Fournette is listed as probable for Saturday, and if LSU can get him rolling downhill, there almost doesn’t need to be a Plan B for the offense. But if Mizzou is able to slow him down like the Tigers slowed down Nick Chubb, Plan B is where Ensminger could have the largest impact.
Don’t be surprised to see... No. 1: Screens to Fournette. Through his first two seasons, Fournette had 26 catches for 380 yards, an explosive average for a running back. This year, he has nine receptions, but for only 69 yards. If you’re looking for a) ways to continue featuring Fournette and b) ways to open things up and drag defenders out of the box, getting him more involved in the passing game could be effective. Maybe we’re talking flares or quick checkdowns more than organized screens, but in one way or another, be wary of No. 7 when Etling drops to pass.
- Malachi Dupre (6’4, 195, Jr.) — 25 targets, 11 catches, 99 yards (4.0)
- Jazz Ferguson (6’5, 223, So.)
- Drake Davis (6’3, 217, Fr.) — 1 target, 1 catch, 19 yards
- Travin Dural (6’2, 207, Sr.) — 23 targets, 14 catches, 142 yards (6.2), 1 TD
- D.J. Chark (6’3, 187, Jr.) — 12 targets, 7 catches, 75 yards (6.3), 1 TD
- Colin Jeter (6’7, 254, Sr.) — 5 targets, 1 catch, 32 yards (6.4)
- Foster Moreau (6’5, 250, So.) — 2 targets, 2 catches, 21 yards (10.5), 1 TD
- DeSean Smith (6’5, 249, Sr.) — 3 targets, 2 catches, 65 yards (21.7), 1 TD
Don’t be surprised to see... No. 2: A concerted effort to involve Malachi Dupre. Going by position, it’s not hard to see where LSU has most definitively lacked so far. Z receivers have been targeted 35 times for 217 yards, tight ends 10 times for 118, and running backs 23 times for 138. X receivers, meanwhile: 26 targets, 118 yards. That’s a dreadful, 2015-Mizzou-esque 4.5 yards per target for what should be the most prolific spot in the receiving corps.
Dupre was a major target for Harris last year, averaging 16.2 yards per catch with a solid 46 percent success rate. He was an all-or-nothing threat with more all than nothing, and he killed defenses in play-action. He has done nothing of the sort this year.
Travin Dural was even more explosive (and less efficient) than Dupre last year, and his production has also lagged this year. But he’s still gained 43 more yards than Dupre in two fewer targets. And counting D.J. Chark, the Z has gained 99 more yards than the X in just nine more targets overall.
It wouldn’t surprise me to see LSU come out of the gates throwing the ball, hoping to find a rhythm for Etling and catch Mizzou off-guard. If it works, then Mizzou could be a step behind all night — adjust for shorter passing, and you run the risk of getting either burned deep or burned by Fournette.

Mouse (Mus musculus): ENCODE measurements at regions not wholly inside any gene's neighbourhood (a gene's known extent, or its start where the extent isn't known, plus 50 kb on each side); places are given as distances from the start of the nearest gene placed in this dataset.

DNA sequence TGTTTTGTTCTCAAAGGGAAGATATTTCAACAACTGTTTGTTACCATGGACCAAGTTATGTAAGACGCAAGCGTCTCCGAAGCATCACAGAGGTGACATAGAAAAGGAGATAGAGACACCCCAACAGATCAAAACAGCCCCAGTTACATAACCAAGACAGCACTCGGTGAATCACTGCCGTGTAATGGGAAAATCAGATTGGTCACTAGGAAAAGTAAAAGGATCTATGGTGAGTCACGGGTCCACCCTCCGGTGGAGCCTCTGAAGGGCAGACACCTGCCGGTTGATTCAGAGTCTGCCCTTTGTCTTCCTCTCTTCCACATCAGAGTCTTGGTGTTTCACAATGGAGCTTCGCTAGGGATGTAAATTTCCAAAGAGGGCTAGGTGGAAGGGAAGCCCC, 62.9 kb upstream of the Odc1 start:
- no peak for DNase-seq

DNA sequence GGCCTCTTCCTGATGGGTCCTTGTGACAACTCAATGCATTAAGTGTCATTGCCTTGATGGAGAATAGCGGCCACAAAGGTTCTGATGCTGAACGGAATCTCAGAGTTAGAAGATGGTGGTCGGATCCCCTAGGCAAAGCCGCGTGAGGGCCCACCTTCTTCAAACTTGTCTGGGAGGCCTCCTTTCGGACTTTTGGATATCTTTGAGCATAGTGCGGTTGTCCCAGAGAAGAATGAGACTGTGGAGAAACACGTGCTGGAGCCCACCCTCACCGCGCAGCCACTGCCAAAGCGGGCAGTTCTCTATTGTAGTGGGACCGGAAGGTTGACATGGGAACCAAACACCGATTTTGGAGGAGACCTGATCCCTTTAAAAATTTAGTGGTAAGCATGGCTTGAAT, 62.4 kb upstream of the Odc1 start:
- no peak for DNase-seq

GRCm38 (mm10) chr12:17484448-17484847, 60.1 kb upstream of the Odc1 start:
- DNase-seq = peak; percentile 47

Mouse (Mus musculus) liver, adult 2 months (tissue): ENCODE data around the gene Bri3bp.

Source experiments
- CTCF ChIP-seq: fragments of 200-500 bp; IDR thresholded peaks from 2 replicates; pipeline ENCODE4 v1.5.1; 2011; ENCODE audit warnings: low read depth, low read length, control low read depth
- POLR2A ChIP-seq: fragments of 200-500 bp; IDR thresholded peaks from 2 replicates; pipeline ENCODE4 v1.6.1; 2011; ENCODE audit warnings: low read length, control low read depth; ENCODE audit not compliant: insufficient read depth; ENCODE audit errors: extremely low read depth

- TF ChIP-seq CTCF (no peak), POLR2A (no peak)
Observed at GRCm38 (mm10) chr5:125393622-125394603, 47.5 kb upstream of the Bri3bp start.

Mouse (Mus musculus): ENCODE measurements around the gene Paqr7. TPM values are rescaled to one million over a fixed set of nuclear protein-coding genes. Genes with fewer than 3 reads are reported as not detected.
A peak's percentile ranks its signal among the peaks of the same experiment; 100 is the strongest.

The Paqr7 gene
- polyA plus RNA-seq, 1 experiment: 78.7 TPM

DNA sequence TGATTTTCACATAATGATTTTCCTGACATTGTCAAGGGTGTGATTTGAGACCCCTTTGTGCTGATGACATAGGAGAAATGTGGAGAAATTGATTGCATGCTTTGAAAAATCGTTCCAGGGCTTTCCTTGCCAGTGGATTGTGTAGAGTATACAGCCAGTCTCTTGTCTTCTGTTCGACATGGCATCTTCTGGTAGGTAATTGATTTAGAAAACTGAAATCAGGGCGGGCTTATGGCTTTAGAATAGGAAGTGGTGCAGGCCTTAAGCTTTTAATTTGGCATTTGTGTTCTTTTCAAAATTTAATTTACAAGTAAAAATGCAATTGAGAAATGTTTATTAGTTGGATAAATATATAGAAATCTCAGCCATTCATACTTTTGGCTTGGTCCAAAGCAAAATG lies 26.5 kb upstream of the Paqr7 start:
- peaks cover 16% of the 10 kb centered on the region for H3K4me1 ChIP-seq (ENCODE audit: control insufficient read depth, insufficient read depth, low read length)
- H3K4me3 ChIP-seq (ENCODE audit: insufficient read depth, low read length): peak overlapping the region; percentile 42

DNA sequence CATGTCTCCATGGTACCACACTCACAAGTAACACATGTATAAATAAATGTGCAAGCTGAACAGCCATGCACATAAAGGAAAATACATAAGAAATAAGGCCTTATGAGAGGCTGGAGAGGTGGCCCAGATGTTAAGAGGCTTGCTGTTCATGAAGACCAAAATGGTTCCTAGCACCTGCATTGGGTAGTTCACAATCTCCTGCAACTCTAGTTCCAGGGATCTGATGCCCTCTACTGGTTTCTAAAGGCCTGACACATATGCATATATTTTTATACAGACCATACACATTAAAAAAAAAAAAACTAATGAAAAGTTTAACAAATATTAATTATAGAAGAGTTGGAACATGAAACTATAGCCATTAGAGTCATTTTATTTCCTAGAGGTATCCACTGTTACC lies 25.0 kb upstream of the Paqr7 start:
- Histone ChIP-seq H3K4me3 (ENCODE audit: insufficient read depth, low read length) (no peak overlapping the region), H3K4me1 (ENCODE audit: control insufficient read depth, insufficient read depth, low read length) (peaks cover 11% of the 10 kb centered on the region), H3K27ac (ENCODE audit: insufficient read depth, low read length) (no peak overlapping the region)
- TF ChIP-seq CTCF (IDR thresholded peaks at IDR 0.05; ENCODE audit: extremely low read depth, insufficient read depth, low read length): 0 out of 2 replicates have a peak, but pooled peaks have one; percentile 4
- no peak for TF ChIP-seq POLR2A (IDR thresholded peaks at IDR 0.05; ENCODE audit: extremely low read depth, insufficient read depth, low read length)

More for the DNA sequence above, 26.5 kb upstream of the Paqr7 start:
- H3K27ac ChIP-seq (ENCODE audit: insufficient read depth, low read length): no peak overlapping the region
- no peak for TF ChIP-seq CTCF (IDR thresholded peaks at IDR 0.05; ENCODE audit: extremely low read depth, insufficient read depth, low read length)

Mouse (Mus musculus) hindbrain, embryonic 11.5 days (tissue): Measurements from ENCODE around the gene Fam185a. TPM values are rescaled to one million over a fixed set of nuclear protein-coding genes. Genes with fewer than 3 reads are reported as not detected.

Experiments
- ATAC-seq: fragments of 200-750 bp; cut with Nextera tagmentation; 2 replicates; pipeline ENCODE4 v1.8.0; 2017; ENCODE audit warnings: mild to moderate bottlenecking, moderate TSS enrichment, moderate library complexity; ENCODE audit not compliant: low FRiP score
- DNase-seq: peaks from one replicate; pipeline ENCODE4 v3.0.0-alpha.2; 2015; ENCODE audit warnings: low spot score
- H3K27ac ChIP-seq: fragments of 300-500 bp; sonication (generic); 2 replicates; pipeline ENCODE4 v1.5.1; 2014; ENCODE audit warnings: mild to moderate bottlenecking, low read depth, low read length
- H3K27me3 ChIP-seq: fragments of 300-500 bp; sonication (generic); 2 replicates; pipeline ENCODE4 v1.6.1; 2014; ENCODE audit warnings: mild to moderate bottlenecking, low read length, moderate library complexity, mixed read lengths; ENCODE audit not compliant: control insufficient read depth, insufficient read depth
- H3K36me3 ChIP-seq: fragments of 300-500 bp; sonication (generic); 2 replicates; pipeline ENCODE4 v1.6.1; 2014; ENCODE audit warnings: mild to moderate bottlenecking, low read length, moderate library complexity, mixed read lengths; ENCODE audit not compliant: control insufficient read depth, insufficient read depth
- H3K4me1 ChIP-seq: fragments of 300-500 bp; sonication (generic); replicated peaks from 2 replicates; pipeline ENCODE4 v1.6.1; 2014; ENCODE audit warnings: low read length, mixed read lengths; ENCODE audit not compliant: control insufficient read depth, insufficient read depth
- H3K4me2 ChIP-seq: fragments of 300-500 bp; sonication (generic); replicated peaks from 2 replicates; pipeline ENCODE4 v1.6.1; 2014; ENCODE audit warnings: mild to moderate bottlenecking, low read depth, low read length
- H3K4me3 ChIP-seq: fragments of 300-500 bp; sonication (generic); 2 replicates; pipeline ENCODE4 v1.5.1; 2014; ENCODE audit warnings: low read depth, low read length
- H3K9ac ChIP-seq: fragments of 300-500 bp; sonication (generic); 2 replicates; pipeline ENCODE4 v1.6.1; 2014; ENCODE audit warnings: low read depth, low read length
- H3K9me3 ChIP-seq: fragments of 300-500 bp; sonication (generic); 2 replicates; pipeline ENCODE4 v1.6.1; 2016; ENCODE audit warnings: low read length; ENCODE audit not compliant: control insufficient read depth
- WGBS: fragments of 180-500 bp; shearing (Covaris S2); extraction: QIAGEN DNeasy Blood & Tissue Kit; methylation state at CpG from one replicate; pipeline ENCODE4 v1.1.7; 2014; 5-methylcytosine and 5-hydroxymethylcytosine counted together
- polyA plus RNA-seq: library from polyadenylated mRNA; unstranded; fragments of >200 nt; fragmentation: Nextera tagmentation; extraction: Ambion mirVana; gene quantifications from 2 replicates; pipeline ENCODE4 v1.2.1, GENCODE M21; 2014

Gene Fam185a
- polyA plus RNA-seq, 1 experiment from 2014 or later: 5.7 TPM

But if it doesn’t work, Mizzou could create an early lead and prevent Ensminger from leaning on Fournette later on.
- K.J. Malone (6’4, 303, Jr.) — 4 career starts
- Maea Teuhema (6’5, 315, So.) — 12 career starts
- Will Clapp (6’5, 309, So.) — 15 career starts
- Garrett Brumfield (6’5, 305, So.)
- Ethan Pocic (6’7, 302, Sr.) — 28 career starts
- Andy Dodd (6’4, 318, Jr.)
- Josh Boutte (6’5, 346, Sr.) — 4 career starts
- Toby Weathersby (6’5, 302, So.) — 4 career starts
- Adrian Magee (6’5, 309, RSFr.)
Toby Weathersby is listed as questionable for Saturday. I would figure that if he doesn’t play, Maea Teuhema ends up starting instead.
LSU’s biggest issue is that the Tigers rank 112th in standard downs success rate. Predictability has played a large role in that — another reason to guess that LSU tries to mix in a lot more early passing on Saturday — but so has mediocre run blocking. LSU just hasn’t been as good up front as it should be, and once the Tigers have fallen behind schedule, the pass protection has been a letdown, too: They rank 84th in passing downs sack rate (9.5%). Harris was more sack-prone than Etling, but both have gone down quite a bit.
The first quarter will speak volumes in this game, I think. My guess is that LSU holds off on leaning on Fournette for at least a couple of quarters, attempting to both catch Mizzou off-guard and say “Look! We’re trying to change things!” to the home crowd. If the tweaks result in early points, Missouri is in major trouble — early scores will mean an engaged home crowd and a chance for them to lean on Fournette with a lead. If they don’t, Mizzou could be well-positioned for a Death Valley upset.